Talladega Nights: The Ballad Of Ricky Bobby

Movie Review by EDF

Starring: Will Ferrell, Sacha Baron Cohen, Amy Adams, Gary Cole, Jane Lynch

Director: Adam McKay

Rednecks seem to be the order of the day when it comes to tickling the old funny bone. With the success of the MY NAME IS EARL television show, it was only a matter of time before a redneck comedy hit the theatre screens. Of course, comedy movies can be a hit or miss affair and anyone who has an active funny bone will find this movie very funny and silly.

When Ricky Bobby (Will Ferrell) was born into this world, it was not a doctor that delivered him into this world. It was speed, no thanks to his race car driving dad Reese Bobby (Gary Cole) speeding past the hospital just to reach maximum speed on the car’s speedometer. The birth scene is one of the funniest that you will ever experience in a movie. Of course parenting not being his strongest suit, Reese ups and leaves Lucy Bobby (Jane Lynch) to bring up young Ricky. The only time that Reese showed any interest in young Ricky was when he unexpectedly turned up at a parents’ career day at school. The precious knowledge that Reese passed on to Ricky and his schoolmates was that “If you ain’t first, you’re last”.

Of course, Ricky took this as gospel and decided to become a racing car driver himself. Well sort of. Both Ricky and his best friend Cal Naughton Jr (John C Reilly) become race car mechanics and coin the phrase “shake ‘n’ bake”. When the opportunity arrives for anyone in the team to take over a lazy driver during one race, Ricky steps up and wins. In fact, he wins all the races he participates in, with help from Cal who blocks up any drivers that try to pass Ricky. With his newfound fame and wealth as the top NASCAR driver, trophy wife Carley Bobby (Leslie Bibb), potty mouth children and the racing sponsor’s advice that Ricky chooses to ignore, what could possibly go wrong? The answer comes in the form of a gay French racing driver.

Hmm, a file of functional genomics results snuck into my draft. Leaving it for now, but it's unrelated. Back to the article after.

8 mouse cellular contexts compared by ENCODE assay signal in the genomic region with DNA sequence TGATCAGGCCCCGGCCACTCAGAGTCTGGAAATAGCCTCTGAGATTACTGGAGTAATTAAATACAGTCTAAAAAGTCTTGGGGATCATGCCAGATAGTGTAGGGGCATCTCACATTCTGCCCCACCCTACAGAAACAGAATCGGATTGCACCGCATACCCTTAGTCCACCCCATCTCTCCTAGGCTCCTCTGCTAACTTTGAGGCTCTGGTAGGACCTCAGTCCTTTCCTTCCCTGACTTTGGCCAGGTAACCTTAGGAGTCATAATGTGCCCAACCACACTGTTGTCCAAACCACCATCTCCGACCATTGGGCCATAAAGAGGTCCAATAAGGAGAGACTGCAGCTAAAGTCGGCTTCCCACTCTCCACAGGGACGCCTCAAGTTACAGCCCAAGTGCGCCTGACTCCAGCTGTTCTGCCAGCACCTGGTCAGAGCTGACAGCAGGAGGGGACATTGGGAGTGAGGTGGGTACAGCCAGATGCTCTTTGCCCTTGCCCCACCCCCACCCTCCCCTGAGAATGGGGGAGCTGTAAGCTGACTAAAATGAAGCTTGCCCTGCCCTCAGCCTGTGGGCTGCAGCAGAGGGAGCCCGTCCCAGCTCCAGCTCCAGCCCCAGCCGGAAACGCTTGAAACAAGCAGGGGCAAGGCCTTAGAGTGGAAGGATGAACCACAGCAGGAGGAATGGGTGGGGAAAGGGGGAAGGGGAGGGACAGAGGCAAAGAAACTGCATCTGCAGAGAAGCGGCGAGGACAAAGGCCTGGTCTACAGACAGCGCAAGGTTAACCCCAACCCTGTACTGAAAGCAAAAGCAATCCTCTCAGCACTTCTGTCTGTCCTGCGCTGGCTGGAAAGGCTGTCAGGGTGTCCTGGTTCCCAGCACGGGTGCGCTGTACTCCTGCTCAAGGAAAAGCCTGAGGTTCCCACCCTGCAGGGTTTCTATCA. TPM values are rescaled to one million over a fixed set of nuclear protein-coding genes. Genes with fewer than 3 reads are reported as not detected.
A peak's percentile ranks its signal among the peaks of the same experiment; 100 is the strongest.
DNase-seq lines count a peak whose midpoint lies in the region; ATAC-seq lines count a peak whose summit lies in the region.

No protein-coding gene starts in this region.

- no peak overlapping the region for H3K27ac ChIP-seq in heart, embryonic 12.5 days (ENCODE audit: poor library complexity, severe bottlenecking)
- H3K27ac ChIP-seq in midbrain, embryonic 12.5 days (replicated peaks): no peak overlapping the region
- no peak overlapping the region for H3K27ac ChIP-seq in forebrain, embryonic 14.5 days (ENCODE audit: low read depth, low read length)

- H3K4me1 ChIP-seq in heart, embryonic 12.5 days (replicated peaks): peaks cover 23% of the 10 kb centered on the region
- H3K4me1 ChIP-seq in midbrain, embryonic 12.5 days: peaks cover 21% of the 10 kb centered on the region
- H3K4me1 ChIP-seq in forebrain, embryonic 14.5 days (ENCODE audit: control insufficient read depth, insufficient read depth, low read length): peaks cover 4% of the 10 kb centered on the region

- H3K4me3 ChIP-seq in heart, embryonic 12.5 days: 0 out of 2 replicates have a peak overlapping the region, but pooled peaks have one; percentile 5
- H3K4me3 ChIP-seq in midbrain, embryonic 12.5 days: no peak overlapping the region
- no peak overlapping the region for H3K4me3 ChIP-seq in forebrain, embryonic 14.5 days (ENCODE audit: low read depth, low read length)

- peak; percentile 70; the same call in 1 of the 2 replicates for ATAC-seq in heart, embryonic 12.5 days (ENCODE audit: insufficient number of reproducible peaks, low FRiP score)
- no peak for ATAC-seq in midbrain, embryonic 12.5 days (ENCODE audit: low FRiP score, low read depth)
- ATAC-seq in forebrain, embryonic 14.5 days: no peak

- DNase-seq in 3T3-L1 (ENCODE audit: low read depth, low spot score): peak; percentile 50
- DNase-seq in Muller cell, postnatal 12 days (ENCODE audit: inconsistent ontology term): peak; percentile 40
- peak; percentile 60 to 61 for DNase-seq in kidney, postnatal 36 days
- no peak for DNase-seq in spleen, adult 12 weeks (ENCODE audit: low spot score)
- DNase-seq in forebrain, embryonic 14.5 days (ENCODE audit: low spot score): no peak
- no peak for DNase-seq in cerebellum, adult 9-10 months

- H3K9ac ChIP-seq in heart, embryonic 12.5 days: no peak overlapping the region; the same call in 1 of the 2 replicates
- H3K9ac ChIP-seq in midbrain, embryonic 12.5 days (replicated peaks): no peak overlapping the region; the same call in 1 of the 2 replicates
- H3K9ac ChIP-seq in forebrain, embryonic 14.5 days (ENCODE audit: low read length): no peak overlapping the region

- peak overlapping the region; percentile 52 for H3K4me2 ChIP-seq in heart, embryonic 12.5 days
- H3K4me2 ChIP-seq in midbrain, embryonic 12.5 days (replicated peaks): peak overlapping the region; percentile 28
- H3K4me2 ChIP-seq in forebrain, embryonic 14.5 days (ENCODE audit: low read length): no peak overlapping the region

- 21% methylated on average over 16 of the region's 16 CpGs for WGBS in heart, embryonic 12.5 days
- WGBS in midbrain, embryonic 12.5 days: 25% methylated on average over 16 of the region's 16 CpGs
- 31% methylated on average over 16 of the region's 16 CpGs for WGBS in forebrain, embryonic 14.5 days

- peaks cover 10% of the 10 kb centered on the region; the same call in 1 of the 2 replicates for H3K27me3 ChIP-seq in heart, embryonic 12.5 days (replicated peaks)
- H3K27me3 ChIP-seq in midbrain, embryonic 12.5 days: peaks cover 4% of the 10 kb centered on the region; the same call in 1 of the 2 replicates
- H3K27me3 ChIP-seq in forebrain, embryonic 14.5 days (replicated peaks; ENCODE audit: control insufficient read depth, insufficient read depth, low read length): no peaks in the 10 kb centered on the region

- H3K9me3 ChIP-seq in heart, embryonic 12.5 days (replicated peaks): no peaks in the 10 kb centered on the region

Jean Girard (Sacha Baron Cohen), complete with the funniest French accent since Inspector Clouseau, is drafted in by Ricky’s racing sponsors to show Ricky a thing or two. They first confront each other in a bar beforehand, which is a story in itself, but when they finally meet on the track, disaster strikes Ricky. Escaping from a terrible car wreck, Ricky develops a fear of driving and all attempts to get him to go faster than 27 miles per hour fail. With his professional life in tatters, his private life heads in the same direction when Cal and Carley hook up and Ricky is kicked out of his own home. With only his mother to turn to, how will Ricky pick himself up out of the rut he is in? Will delivering pizzas be the last thing Ricky does or is there someone out there who can convince him that he still has the thirst for speed within him?

It might not seem so from the trailer but this is probably one of the funniest movies to come out in a long while. The gag quota per minute is about as high as AIRPLANE. Even when the gags slow a little near the end of the movie, you don’t mind it so much because at that stage there are still more gags left than in most other comedy movies. All the principal actors are extremely funny and even though Ferrell co-wrote the movie, there was still room for a lot of ad-libbing from the ensemble cast. The movie does have some flaws but these can be overlooked when one gag just endlessly follows another. Even those with a tough disposition will find it hard not to walk away from this feel good movie with a grin on their face.

6 out of 6 stars

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